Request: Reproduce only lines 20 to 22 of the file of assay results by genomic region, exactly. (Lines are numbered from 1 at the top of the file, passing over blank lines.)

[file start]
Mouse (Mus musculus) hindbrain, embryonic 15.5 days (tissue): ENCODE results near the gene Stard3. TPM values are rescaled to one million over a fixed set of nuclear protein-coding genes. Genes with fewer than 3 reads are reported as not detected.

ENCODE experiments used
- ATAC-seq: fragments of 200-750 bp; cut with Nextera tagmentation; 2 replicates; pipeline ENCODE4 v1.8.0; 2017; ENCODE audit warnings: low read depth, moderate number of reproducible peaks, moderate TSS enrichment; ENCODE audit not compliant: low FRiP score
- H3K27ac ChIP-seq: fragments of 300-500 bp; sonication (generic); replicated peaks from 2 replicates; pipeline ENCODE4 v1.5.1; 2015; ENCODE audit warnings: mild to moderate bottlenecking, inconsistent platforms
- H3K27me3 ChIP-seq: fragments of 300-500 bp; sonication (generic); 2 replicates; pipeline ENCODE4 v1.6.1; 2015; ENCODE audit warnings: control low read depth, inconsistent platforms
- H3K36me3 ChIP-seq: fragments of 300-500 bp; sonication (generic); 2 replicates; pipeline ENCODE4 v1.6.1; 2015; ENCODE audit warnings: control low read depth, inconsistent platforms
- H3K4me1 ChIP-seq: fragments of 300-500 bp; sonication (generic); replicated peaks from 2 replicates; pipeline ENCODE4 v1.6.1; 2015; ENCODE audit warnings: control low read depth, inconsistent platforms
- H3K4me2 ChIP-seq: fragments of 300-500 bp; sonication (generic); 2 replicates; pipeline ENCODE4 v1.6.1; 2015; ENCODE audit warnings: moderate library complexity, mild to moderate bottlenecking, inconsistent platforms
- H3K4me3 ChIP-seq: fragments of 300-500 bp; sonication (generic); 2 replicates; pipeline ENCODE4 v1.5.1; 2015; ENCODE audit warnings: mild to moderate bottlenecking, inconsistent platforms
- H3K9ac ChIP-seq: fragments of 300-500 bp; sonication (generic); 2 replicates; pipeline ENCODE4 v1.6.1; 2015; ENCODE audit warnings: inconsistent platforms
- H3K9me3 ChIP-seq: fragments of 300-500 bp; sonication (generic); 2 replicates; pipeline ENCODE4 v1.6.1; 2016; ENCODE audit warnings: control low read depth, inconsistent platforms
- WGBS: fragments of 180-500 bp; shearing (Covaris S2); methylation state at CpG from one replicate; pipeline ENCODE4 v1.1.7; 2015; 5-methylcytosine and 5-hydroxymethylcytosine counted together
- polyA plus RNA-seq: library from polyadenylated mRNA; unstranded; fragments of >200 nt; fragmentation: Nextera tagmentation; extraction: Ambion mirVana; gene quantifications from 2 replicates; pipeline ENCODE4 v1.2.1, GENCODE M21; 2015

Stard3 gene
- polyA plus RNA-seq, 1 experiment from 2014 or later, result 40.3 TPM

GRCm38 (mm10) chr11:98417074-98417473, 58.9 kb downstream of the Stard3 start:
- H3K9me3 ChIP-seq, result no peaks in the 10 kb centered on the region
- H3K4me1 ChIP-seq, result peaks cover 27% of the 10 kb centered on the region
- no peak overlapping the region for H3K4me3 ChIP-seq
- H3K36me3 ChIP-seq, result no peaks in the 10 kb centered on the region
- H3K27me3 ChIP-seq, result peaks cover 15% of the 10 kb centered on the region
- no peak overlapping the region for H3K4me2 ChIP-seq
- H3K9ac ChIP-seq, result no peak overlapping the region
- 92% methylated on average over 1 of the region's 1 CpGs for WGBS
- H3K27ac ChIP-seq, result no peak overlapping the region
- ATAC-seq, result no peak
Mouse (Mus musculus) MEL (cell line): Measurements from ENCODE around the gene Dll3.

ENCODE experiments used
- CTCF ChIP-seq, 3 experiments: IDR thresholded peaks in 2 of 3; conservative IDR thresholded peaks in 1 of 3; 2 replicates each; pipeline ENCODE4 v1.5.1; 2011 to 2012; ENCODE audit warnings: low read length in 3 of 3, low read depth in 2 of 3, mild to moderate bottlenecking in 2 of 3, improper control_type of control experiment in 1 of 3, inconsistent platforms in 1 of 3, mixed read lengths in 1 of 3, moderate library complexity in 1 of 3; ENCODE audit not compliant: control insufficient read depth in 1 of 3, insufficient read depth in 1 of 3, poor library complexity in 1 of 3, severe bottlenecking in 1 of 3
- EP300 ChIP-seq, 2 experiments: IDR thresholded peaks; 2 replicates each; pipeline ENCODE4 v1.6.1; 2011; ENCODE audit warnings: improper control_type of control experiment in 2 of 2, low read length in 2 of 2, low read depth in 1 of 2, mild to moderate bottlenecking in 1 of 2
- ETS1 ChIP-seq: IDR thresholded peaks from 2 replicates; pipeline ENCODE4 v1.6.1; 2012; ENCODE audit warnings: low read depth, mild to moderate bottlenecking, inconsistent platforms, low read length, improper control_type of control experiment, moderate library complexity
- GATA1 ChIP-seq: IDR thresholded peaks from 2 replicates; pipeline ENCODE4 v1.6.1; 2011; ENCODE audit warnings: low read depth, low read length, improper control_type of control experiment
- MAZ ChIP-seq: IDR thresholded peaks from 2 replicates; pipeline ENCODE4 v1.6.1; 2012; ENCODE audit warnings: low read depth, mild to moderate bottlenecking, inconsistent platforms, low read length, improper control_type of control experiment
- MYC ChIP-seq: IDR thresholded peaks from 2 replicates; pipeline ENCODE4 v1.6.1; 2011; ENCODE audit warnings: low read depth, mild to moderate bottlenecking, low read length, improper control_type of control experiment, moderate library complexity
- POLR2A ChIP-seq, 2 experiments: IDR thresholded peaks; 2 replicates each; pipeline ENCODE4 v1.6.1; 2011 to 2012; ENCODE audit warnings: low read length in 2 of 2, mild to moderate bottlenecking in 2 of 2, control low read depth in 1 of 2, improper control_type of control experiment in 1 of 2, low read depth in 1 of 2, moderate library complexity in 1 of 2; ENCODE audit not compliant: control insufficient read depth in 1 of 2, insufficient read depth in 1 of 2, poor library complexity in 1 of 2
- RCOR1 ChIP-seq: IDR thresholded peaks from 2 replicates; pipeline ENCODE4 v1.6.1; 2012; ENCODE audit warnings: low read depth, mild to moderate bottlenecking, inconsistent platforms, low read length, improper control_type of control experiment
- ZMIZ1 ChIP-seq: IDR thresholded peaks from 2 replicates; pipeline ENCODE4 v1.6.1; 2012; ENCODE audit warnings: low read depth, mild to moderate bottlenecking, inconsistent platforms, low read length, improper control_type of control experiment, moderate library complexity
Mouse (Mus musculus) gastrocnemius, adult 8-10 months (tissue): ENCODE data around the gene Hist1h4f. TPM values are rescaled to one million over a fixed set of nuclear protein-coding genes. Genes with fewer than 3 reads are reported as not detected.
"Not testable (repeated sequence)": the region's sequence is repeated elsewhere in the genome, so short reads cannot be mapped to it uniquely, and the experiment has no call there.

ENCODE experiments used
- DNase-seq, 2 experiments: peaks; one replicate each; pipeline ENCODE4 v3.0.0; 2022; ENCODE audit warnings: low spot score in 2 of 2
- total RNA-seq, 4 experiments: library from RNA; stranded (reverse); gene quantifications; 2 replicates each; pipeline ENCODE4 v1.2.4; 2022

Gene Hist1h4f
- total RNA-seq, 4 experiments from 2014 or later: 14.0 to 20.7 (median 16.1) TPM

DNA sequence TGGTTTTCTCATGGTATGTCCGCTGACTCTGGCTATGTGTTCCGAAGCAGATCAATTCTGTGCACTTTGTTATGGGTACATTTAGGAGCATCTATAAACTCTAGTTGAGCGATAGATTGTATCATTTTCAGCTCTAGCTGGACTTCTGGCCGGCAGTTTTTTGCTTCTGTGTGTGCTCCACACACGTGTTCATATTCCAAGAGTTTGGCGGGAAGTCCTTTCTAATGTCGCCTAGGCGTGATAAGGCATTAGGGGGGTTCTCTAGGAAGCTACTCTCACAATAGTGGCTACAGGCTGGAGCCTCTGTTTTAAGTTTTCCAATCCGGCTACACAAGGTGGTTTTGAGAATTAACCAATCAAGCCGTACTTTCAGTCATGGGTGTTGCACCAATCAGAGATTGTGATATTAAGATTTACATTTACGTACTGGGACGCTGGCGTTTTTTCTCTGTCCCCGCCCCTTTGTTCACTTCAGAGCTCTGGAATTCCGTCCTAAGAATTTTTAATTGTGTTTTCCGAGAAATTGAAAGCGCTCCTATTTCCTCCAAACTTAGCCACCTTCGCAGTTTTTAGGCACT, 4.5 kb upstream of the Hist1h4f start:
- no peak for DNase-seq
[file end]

- H3K36me3 ChIP-seq, result no peaks in the 10 kb centered on the region
- H3K27me3 ChIP-seq, result peaks cover 15% of the 10 kb centered on the region
- no peak overlapping the region for H3K4me2 ChIP-seq